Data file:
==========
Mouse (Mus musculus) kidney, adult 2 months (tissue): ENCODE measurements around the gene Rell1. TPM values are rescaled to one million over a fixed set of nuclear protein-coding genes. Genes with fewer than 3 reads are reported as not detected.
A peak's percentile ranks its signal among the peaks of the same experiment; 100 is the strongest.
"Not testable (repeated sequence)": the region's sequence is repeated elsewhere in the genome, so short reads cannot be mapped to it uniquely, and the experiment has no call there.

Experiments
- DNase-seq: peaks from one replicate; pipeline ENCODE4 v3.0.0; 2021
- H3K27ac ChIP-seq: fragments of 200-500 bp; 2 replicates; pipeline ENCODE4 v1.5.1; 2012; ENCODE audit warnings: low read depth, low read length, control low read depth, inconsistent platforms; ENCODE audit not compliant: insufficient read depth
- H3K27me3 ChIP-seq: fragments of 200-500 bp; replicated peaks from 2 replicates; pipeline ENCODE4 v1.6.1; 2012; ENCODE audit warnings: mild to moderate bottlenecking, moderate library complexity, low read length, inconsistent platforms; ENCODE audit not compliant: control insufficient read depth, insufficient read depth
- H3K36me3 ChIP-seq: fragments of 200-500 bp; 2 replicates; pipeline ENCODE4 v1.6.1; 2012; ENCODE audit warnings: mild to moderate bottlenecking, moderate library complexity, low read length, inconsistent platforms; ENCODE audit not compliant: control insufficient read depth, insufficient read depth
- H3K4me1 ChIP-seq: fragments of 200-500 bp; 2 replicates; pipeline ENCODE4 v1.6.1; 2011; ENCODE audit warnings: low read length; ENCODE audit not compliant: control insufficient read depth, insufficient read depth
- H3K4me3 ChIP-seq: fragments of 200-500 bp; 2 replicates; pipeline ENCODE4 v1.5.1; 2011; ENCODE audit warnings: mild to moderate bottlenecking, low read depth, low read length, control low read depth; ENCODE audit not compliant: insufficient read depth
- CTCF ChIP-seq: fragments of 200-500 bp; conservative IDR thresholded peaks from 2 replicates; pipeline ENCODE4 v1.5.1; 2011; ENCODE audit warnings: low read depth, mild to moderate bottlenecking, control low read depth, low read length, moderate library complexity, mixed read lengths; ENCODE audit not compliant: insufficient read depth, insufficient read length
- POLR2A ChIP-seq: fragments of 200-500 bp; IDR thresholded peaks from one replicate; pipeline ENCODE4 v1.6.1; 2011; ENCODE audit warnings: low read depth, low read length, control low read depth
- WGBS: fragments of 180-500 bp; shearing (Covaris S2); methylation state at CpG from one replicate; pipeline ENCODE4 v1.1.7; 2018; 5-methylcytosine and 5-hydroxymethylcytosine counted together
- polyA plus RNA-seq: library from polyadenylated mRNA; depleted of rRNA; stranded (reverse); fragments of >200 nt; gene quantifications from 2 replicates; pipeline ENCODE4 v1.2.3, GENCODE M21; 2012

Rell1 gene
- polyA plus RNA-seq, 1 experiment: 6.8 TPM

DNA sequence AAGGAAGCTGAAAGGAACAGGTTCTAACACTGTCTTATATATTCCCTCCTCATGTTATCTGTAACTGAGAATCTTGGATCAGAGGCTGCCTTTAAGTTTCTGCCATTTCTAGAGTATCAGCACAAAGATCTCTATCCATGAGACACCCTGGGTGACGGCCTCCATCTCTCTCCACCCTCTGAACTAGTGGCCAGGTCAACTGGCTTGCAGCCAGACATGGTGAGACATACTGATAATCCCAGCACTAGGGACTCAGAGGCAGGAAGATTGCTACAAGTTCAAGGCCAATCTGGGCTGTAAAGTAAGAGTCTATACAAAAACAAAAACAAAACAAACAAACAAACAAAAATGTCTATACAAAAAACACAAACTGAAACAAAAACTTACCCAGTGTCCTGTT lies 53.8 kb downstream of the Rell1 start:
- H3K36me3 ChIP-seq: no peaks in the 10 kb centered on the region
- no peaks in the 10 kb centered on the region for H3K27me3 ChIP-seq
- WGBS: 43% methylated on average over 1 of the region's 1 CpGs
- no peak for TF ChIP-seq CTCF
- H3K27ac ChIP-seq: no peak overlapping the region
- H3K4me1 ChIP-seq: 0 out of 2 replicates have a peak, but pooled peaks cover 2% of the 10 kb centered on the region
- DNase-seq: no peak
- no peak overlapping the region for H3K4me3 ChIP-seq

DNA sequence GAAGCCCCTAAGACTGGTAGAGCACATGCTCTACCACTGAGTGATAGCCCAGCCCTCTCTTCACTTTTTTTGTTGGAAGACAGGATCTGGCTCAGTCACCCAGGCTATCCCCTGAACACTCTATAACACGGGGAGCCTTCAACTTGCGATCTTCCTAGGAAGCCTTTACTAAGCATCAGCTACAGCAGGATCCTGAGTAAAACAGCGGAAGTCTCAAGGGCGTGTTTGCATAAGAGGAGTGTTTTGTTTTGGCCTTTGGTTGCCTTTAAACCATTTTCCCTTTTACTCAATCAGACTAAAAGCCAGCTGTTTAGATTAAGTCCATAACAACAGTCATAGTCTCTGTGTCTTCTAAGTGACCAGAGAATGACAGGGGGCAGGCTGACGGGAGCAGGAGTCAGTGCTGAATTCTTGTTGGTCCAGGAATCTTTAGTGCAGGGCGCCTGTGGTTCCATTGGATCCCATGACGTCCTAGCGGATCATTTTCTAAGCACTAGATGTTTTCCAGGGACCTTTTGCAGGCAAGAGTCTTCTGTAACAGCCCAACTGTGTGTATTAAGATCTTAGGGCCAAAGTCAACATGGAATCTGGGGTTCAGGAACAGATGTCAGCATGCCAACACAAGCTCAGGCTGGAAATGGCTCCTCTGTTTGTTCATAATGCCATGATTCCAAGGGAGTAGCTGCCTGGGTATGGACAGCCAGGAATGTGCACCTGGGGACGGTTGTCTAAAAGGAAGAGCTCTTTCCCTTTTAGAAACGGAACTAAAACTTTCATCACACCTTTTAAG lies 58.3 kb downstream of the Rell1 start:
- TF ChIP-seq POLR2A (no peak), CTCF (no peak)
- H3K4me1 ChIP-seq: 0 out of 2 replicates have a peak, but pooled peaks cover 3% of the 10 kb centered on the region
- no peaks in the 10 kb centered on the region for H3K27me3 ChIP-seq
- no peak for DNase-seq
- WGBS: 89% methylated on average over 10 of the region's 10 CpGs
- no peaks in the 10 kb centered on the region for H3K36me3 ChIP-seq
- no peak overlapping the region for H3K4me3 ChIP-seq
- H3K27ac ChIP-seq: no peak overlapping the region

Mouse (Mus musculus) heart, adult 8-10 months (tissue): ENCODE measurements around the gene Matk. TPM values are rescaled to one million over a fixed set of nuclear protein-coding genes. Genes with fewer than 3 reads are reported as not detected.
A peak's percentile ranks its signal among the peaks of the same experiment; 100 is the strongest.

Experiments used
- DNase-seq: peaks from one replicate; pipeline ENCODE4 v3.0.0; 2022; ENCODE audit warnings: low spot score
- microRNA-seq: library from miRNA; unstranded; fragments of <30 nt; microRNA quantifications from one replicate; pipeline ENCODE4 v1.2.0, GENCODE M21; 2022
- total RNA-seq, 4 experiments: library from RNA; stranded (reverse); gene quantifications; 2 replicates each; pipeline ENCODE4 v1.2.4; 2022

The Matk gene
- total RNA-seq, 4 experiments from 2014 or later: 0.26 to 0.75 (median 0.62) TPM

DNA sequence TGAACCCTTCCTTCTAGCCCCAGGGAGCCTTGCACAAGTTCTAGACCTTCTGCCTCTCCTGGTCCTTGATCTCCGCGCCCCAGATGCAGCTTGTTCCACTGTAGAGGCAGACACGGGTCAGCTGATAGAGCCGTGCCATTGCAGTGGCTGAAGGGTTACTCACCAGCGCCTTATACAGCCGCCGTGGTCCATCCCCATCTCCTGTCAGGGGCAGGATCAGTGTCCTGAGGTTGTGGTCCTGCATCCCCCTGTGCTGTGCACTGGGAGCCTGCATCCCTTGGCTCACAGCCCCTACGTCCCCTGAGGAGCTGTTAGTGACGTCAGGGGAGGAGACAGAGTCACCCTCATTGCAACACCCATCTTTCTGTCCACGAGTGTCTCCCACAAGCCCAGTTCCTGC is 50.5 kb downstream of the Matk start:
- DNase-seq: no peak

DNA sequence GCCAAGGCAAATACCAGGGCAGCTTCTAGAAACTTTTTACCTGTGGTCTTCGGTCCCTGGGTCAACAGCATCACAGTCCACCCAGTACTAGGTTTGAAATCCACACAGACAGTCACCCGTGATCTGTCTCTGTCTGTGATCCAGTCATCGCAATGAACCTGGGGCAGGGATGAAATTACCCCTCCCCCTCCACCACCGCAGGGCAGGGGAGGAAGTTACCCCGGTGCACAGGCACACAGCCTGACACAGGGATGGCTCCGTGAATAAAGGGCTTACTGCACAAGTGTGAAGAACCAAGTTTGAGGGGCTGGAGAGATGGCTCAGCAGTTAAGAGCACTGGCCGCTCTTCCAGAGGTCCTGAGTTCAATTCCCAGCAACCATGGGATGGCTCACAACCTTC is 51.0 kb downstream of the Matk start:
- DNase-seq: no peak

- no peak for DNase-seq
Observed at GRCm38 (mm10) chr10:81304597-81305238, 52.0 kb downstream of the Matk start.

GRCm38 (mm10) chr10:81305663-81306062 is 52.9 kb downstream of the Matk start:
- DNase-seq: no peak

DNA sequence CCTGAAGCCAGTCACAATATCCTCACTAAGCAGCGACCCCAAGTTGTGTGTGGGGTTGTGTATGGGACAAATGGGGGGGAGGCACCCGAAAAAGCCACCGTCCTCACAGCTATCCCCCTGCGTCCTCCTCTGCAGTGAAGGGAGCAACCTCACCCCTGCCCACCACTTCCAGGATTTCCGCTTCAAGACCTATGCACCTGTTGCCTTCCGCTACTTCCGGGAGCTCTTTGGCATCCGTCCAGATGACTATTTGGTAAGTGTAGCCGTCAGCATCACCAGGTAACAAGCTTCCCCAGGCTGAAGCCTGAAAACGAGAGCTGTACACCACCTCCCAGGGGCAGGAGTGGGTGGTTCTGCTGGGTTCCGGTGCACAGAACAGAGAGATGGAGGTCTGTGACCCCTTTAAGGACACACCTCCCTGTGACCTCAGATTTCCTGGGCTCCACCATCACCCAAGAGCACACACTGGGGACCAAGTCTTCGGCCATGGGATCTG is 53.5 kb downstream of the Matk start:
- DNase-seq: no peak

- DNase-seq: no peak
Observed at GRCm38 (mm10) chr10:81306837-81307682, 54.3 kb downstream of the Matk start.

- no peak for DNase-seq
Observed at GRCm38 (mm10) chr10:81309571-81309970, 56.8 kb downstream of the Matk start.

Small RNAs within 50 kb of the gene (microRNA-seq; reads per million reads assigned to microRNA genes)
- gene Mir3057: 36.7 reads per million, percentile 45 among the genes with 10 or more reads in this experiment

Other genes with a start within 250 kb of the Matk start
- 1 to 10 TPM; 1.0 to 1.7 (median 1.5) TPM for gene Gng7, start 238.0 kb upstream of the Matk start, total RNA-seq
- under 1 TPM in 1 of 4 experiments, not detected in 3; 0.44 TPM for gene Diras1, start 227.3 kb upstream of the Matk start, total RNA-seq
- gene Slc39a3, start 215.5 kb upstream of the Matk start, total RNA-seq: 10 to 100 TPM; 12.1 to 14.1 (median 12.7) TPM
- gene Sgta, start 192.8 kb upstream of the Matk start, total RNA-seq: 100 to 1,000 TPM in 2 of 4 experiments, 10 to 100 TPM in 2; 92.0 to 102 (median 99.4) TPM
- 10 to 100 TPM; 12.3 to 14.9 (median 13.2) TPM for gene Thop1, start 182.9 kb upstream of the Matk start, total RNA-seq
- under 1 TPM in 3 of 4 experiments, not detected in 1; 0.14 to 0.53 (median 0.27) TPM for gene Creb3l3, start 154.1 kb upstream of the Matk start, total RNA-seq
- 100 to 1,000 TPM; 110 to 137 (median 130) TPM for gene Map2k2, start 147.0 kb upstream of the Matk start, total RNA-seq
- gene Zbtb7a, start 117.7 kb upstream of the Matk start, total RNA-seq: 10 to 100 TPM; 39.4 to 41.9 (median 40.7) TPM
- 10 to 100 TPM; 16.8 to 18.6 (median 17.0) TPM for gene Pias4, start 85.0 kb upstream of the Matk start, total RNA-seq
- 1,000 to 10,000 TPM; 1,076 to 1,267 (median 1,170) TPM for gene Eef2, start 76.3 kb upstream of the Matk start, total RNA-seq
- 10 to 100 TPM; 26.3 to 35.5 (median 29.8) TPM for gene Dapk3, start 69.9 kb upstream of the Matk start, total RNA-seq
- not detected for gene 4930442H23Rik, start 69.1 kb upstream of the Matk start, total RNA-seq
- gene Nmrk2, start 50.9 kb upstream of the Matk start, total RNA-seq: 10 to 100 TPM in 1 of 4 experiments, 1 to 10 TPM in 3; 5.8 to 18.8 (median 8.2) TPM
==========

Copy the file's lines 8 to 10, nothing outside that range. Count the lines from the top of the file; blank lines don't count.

- H3K36me3 ChIP-seq: fragments of 200-500 bp; 2 replicates; pipeline ENCODE4 v1.6.1; 2012; ENCODE audit warnings: mild to moderate bottlenecking, moderate library complexity, low read length, inconsistent platforms; ENCODE audit not compliant: control insufficient read depth, insufficient read depth
- H3K4me1 ChIP-seq: fragments of 200-500 bp; 2 replicates; pipeline ENCODE4 v1.6.1; 2011; ENCODE audit warnings: low read length; ENCODE audit not compliant: control insufficient read depth, insufficient read depth
- H3K4me3 ChIP-seq: fragments of 200-500 bp; 2 replicates; pipeline ENCODE4 v1.5.1; 2011; ENCODE audit warnings: mild to moderate bottlenecking, low read depth, low read length, control low read depth; ENCODE audit not compliant: insufficient read depth